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Best Board Books #5 - Owning Up: The 14 Questions Every Board Member Needs to Ask

By John Pearson

Here’s a very, very practical book (in my continuing series on best board books)—with serious pokes-in-the-ribs for your board. Guaranteed!

Book #5: Owning Up: The 14 Questions Every Board Member Needs to Ask, by Ram Charan

Governance Guru Ram Charan wrote in 2010, “The financial crisis of 2008 laid bare a long buried truth: that many boards do not really own the strategy of their company.” So rate your board on a scale of 1 to 5 (5 is high). “How strongly does our board own our strategy?"

That’s just one of 13 other pokes-in-the-ribs from the author of numerous other business and governance books including The Attacker’s Advantage and Boards That Lead.

The author says that “if you have no appetite for risk, you shouldn’t be on a board; it will inhibit the CEO from making bold and necessary moves and potentially company-saving bets.”
The “go-to adviser” for corporate boards and CEOs, Ram Charan, says that boards must “own up” to its accountability for the performance of the organization and reinvent the content of their work and modus operandi. He preaches,

Board governance often has fuzzy boundaries and is never easy—but this excellent author/authority has 14 cringe-type questions. Charan doesn’t waste words—firing this question onto the board table in the first paragraph of Chapter 1/Question 1, “Is Our Board Composition Right for the Challenge?”

He writes, “The role of the board has unmistakably transitioned from passive governance to active leadership with a delicate balance of avoiding micromanaging. It’s leadership as a group, not leadership by an appointed person.” He adds, “With the right composition, a board can create value; with the wrong or inappropriate composition, it can easily destroy value.”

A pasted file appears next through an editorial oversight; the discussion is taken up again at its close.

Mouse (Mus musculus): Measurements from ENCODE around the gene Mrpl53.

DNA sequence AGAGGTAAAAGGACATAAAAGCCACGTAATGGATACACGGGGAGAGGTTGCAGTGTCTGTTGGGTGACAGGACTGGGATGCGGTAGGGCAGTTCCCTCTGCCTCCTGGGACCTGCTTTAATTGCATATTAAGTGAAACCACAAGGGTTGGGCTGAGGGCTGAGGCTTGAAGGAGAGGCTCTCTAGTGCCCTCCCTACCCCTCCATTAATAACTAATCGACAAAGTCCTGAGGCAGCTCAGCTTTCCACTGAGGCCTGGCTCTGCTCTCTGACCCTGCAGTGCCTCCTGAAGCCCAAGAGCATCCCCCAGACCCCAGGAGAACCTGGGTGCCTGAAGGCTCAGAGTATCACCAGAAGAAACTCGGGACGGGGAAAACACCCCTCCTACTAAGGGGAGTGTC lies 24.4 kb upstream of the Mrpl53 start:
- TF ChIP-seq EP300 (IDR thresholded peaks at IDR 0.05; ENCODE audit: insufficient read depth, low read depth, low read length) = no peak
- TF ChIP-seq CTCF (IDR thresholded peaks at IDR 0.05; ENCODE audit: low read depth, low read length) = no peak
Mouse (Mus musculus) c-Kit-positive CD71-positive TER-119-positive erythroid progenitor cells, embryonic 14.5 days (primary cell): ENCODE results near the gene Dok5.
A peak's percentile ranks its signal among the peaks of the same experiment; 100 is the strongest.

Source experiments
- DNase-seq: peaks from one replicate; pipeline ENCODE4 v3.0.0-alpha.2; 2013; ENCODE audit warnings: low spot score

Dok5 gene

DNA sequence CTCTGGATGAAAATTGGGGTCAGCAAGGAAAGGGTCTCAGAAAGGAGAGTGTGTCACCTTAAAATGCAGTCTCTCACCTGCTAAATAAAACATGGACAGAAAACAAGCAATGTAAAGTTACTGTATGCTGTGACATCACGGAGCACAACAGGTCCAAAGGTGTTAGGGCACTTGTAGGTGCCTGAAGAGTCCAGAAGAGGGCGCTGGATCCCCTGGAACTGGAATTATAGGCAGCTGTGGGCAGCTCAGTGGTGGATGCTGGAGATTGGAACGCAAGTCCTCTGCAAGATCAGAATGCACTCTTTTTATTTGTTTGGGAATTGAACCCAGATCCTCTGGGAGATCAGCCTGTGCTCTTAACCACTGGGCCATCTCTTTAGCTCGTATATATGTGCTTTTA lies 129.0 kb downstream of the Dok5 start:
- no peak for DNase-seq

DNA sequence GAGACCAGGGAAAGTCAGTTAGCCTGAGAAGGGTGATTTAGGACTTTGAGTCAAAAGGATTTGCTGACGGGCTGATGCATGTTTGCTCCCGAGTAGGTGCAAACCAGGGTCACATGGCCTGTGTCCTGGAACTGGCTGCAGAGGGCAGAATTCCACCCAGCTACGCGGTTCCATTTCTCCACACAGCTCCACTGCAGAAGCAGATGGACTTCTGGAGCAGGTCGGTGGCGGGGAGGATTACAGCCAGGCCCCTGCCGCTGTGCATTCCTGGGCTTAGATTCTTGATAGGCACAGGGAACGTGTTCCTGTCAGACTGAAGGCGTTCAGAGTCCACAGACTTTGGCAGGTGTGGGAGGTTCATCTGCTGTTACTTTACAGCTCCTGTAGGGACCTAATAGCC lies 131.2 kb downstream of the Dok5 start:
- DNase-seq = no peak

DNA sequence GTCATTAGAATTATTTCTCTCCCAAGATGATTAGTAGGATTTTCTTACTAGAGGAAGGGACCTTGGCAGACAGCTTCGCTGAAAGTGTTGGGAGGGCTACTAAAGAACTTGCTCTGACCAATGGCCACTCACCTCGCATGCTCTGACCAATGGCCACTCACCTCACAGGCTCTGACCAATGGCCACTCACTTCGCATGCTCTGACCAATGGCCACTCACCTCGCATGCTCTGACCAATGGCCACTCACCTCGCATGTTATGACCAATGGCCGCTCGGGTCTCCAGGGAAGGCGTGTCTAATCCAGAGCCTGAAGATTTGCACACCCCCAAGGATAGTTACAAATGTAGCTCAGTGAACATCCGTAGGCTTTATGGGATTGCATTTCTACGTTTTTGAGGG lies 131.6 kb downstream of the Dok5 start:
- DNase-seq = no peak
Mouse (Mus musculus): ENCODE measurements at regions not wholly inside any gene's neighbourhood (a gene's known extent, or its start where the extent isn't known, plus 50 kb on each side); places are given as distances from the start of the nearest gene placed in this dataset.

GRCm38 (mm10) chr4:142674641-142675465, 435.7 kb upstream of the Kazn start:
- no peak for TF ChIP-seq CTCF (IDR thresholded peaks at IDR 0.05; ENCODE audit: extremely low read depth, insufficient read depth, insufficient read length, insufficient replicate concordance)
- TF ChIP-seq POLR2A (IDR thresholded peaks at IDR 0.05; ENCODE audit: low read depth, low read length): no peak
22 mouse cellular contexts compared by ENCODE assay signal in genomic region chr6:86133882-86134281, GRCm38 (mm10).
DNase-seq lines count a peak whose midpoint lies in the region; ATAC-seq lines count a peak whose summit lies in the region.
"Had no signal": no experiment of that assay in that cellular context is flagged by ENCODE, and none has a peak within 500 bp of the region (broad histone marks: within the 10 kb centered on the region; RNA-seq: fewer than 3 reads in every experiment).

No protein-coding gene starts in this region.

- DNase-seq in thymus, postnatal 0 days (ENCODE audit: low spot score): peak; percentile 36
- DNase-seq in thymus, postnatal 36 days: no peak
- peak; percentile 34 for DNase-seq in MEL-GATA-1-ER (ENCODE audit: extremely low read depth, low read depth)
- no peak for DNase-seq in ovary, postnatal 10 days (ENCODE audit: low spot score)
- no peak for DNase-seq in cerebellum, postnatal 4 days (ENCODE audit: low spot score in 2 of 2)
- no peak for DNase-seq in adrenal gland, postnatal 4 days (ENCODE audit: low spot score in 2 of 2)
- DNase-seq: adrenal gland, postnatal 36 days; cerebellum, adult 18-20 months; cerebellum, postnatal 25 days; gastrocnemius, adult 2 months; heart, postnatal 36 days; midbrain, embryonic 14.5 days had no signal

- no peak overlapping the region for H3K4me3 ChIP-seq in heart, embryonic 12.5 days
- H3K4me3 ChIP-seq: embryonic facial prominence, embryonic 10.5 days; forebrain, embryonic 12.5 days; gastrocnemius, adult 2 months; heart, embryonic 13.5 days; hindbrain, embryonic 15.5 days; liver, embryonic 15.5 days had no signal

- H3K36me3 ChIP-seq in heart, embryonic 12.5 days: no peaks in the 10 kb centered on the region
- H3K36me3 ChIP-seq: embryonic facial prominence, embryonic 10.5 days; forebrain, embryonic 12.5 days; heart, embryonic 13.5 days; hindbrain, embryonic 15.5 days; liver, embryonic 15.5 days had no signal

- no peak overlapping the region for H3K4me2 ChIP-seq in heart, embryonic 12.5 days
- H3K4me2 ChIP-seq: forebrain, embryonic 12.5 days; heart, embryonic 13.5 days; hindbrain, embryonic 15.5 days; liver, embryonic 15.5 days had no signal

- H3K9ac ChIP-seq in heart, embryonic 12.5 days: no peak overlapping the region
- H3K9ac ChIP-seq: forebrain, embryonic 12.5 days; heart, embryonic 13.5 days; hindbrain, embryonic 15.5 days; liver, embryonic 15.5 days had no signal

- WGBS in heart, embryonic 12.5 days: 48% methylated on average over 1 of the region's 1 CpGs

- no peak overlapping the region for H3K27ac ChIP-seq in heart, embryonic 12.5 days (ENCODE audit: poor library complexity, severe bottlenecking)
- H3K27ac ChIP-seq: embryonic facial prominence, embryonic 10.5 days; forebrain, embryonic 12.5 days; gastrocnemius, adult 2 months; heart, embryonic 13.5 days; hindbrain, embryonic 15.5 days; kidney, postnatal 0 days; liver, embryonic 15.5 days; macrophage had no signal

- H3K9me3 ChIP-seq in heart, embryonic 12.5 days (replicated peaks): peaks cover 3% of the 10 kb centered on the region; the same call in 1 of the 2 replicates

He recommends that every board member and board prospect complete a “skill assessment matrix” to assess the board’s overall strengths and weaknesses. “The process is important because a board full of generalists is not good enough anymore,” he warns. Reference checking of board members (well beyond the basic level) is now an absolute necessity. The biggest red flag to avoid: is a board nominee with a big ego.

The discussion of board member succession is worth the price of the book. Insights: 1) the process may take up to three years; 2) many CEOs are limiting their service on other boards to just two, or often just their own board; 3) to get the right mix of board members—for rapidly changing needs—many boards are encouraging incumbents to step down early. (Not easy—but critical.) Perhaps most critical: “Board service is always more attractive when the prospective director knows the board has its act together—that the board is thorough in covering its bases and functions well as a group.”

Effective boards will want to use this book at an annual board retreat—or address one or two questions per board meeting over the next year or more. The book can also be read topically, based on your current hot issues. I started with Question 13, “How Do We Stop From Micromanaging?” All 14 have zinger qualities to them. My favorites, based on my board consulting work, include:
• Question 11: How Can Executive Sessions Help the Board Own Up?
• Question 12: How Can Our Board Self-Evaluation Improve Our Functioning and Our Output?
• Question 2: Are We Addressing the Risks That Could Send Our Company Over the Cliff?
• Question 4: Are We Well Prepared to Name Our Next CEO?
• Question 5: Does Our Board Really Own the Company’s Strategy?

The best practices for the strategy question are both brilliant and practical—but the CEO will need to dramatically increase face time with board members. But the pay-off could be huge. He notes, “Strategy should always be in the back of directors’ minds. It helps to have the strategy brief or a two-page sheet of bullet points in the binder for every meeting.”

Then Charan cautions us, “If the board and the CEO have lasting substantive differences, they have a choice: stay with the strategy or replace the CEO. Consider that management has a shelf life too, just like the strategy.”

BOARD DISCUSSION: After reviewing Charan’s 14 questions, what is the most important question we need to address at our next meeting? Will answering that question require a spiritual discernment process--or are we just too timid about addressing it?

MORE RESOURCES: Follow the “40 Blogs. 40 Wednesdays.” color

 

This article was originally posted on the “Governance of Christ-Centered Organizations” blog, hosted by ECFA.
John Pearson, a board governance consultant and author, was ECFA’s governance blogger from 2011 to 2020.
© 2021, ECFA and John Pearson. All rights reserved.


This text is provided with the understanding that ECFA is not rendering legal, accounting, or other professional advice or service. Professional advice on specific issues should be sought from an accountant, lawyer, or other professional.

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